she came home

you don’t know who they are sometimes
when they come home

the military doesn’t want her
neither do the hospitals or safe houses

I pick her up off of the street
drive her as far from Edmonton
and the military prison as we can get

Club Ed she says soldiers call it

for a month I listen to her cry
while I wean her off
the dumpster diet she is addicted to
clean the vomit and blood make
her use a toothbrush wash
between her toes try my best with
the mouth on her
buy her decent clothes
which she will not wear

insists fatigues
boots without laces
and greatcoat are
the uniform she needs
the prison she carries with her

she volunteered
to die if need be
trained for a
mental commitment to win
did her best
to be a good soldier
did it like the guys did
she says
she knows what’s right
I see it

You need to see a doctor
she says no, terrified…

last month she ate nothing
but Joe Louis and slept…
now, suddenly she’s awake
hassling me when I smoke
ruining my sleep and furniture

training myself not to breathe
without considering her feelings
in her confusion
I’ve been punched, block-tackled
one night she drove my SUV
through the plate glass window
at the bus station
couldn’t get away from my love fast enough
trying to buy a ticket
waving imaginary money
hands splattering blood on the ticket lady

she says I’ve been good to her
can’t bring herself to tell me
bad things she did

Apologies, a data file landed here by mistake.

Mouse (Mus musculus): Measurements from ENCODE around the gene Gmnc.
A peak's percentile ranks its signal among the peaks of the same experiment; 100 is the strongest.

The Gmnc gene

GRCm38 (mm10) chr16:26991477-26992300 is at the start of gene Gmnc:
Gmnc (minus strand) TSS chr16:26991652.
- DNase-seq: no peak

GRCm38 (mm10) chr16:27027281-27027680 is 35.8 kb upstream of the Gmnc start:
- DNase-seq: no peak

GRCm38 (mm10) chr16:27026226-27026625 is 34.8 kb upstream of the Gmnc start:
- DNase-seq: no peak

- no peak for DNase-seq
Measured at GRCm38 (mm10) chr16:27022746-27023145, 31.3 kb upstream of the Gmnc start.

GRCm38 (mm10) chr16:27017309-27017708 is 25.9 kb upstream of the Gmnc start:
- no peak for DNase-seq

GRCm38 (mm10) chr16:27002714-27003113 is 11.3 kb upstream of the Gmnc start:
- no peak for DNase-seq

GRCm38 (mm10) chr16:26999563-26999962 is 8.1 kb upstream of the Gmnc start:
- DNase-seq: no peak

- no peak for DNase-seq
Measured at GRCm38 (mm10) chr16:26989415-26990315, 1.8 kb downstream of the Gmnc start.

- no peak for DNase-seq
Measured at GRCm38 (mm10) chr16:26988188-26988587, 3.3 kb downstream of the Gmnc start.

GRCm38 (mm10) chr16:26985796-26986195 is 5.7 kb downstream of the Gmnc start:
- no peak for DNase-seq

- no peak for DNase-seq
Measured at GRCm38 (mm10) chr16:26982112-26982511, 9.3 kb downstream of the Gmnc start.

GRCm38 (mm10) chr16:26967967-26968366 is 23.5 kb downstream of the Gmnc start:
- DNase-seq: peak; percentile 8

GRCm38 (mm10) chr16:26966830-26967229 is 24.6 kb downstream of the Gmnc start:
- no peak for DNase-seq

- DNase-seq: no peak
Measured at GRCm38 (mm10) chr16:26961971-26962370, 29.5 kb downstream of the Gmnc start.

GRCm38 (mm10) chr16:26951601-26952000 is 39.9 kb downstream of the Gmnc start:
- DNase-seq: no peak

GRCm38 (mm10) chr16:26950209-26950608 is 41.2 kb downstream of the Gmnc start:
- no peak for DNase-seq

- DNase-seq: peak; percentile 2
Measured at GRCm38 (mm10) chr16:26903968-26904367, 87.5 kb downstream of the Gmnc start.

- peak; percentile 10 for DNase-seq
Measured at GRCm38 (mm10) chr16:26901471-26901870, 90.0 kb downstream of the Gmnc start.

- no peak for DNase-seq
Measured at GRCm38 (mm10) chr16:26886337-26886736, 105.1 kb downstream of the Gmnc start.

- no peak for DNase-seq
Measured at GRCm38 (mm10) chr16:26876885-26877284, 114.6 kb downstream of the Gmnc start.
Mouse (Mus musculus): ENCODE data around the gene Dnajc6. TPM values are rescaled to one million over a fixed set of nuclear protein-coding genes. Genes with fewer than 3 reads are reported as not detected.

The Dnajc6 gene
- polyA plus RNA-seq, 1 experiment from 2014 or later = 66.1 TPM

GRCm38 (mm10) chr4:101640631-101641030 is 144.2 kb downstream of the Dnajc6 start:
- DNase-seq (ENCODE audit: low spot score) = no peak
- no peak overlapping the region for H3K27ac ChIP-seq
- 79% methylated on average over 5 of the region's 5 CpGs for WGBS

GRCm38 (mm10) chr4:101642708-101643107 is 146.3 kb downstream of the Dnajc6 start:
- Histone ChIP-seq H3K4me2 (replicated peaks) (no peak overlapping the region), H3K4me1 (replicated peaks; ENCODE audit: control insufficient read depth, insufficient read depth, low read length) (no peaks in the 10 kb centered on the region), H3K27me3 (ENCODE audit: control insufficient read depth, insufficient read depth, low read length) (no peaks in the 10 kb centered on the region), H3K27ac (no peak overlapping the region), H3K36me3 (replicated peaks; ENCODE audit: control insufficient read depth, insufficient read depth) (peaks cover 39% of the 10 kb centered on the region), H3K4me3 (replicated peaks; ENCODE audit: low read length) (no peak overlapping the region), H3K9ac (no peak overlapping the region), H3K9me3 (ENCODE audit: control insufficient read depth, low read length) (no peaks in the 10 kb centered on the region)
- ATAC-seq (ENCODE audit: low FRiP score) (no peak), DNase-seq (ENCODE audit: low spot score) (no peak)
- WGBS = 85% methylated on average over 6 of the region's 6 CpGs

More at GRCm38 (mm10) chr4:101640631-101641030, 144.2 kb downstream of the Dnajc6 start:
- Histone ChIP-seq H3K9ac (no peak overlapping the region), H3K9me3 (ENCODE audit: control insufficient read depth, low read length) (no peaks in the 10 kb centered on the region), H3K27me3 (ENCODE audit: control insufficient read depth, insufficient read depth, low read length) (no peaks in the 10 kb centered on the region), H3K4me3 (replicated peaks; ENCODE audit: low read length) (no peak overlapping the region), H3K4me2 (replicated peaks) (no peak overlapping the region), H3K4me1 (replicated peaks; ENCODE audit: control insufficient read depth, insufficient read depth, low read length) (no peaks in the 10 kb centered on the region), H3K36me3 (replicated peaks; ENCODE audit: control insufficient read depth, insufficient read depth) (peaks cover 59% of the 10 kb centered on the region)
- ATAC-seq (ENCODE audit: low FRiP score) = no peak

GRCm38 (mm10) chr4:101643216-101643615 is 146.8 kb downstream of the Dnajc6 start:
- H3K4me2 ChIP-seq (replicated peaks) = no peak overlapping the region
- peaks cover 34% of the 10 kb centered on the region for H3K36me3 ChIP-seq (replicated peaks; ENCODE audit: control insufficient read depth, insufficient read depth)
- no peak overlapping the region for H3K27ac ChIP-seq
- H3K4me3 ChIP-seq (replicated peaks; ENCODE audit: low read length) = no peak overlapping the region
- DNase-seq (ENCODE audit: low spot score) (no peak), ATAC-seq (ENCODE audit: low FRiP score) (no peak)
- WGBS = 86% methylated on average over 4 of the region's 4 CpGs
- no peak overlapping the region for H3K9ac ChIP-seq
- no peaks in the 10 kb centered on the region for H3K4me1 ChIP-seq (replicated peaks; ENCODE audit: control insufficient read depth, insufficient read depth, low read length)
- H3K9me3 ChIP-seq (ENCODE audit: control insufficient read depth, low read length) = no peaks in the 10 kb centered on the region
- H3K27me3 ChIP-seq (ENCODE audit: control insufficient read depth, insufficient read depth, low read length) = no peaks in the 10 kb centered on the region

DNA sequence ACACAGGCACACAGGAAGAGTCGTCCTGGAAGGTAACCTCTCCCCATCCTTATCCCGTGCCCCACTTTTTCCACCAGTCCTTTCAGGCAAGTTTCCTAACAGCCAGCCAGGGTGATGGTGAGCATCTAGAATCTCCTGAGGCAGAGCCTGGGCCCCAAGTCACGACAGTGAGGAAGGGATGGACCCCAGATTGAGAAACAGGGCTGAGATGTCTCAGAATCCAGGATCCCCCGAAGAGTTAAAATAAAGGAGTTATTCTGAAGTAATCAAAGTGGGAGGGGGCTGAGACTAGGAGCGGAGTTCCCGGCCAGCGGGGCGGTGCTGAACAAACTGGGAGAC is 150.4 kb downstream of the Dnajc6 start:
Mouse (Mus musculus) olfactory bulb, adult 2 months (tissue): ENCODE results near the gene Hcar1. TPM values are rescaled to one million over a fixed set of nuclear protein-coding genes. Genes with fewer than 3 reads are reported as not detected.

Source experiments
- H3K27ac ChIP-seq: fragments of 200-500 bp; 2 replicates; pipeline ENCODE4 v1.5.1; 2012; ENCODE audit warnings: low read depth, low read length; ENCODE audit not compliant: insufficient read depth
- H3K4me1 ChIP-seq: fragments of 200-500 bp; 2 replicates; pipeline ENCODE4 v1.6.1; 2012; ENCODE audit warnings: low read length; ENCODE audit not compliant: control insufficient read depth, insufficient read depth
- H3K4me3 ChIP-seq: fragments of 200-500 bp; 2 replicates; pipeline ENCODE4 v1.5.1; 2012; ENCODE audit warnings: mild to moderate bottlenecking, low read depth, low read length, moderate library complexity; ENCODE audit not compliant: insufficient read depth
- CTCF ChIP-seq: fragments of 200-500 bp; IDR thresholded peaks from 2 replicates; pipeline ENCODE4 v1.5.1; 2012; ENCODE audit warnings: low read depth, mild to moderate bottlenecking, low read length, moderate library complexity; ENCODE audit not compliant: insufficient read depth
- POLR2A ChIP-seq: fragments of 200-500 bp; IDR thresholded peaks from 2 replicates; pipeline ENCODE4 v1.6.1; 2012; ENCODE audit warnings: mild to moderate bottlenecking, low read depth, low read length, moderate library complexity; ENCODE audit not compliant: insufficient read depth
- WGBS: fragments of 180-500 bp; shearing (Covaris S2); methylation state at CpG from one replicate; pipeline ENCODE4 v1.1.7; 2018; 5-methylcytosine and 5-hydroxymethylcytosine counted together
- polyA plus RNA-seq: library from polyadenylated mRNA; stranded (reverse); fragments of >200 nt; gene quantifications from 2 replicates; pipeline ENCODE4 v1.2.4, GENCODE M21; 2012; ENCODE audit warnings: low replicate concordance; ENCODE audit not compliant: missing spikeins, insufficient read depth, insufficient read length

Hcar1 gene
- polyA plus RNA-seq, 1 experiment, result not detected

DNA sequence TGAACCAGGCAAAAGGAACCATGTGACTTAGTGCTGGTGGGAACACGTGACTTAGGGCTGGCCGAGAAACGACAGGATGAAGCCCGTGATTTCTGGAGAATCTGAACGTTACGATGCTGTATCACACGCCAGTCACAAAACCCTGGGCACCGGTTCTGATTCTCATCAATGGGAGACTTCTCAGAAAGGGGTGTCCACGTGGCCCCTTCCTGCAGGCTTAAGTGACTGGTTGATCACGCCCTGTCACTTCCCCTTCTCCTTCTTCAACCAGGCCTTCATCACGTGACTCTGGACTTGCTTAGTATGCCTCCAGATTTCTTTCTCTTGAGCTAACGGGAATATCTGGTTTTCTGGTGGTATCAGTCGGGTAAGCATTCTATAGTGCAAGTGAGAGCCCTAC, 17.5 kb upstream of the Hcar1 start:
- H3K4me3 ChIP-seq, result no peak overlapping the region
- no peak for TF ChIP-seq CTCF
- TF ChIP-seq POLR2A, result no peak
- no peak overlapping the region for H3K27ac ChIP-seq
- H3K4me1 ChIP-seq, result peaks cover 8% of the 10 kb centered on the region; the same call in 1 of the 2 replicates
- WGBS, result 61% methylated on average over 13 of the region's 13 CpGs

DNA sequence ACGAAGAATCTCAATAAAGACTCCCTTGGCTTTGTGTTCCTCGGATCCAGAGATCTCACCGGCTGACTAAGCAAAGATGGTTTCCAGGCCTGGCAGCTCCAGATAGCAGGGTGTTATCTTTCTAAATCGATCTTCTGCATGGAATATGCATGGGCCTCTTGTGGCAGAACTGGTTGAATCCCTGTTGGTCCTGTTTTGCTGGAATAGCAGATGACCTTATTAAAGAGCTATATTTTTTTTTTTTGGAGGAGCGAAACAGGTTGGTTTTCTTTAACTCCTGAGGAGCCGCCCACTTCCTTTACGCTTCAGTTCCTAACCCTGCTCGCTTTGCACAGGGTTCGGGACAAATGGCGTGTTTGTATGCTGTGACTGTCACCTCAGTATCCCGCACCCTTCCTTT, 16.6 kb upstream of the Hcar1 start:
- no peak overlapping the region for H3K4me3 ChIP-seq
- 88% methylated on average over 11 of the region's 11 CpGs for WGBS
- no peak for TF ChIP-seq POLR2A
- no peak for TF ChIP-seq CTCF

she’s made mistakes
I look at her in wonder
she’s one of the country’s finest
what can she mean, what has she done?

I sit with her, pick the maggots
from her abdomen with tweezers
pretend to put them in a box
hum to her in spite of my terror
make her sip a little tea
she heaves dryly, fiercely
slams her head into mine
I hum and rock
ignoring the searing pain around my eyes

why are you doing this, she says
you’re saving me, why?

I don’t know if I’m a man
or an animal who’d kill
to protect his territory
I believe in justice
this country, its military
love, trust, literature, hope, beauty
the civilizing solace of Mozart and
a good glass of wine
now I think
if I get to a sunrise
without her blood on her clothes
or mine
one way or another
tell myself that’s a good night

when she calls herself
garbage la poubelle
in the other official language
I say you’re busted, dented, bruised,
damaged like the rest of us…
your valves have rusted shut
would I do all this
if I believed you were la poubelle

she left my home eleven years ago
shiny braids tucked underneath her hat
thankful for an endless supply of
military issue elastics, she joked

one of the country’s finest
doesn’t know who I am…
this time when she comes home

Where Do You Find Loss?? by Julia Rose Sutherland

Wanda R. Graham

About Wanda R. Graham

Wanda R. Graham is a Canadian actress, writer, producer, and director. She is a Chalmers’ Award winner for her acting work with the Stratford and Blyth Festivals. Founder and Honourary Lifetime Member of Playwrights’ Atlantic Resource Centre, she was presented with Nova Scotia’s first Established Artist Recognition Award (Theatre). Playwright residencies include Stratford, Neptune, and Mulgrave Theatres. Her TV documentary, Military Wives shut out shut down aired regionally, nationally, and at the Atlantic Film Festival. She won the CBC-Script Award at the Atlantic Film Festival for Wall of Silence and her radio documentary Lost in the Music was nominated for an Atlantic Journalism Award.

About Julia Rose Sutherland

Julia Rose Sutherland is an emerging interdisciplinary artist who resides in Calgary, Alberta. Her practice focuses on ideas of place, identity, perception, and family dynamics. She uses a large range of mediums such as large-scale sculpture, video, painting, and textiles. She completed a Bachelors of Fine Arts in Craft and New Media with a speciality in Textiles at the Alberta College of Art and Design in 2013.

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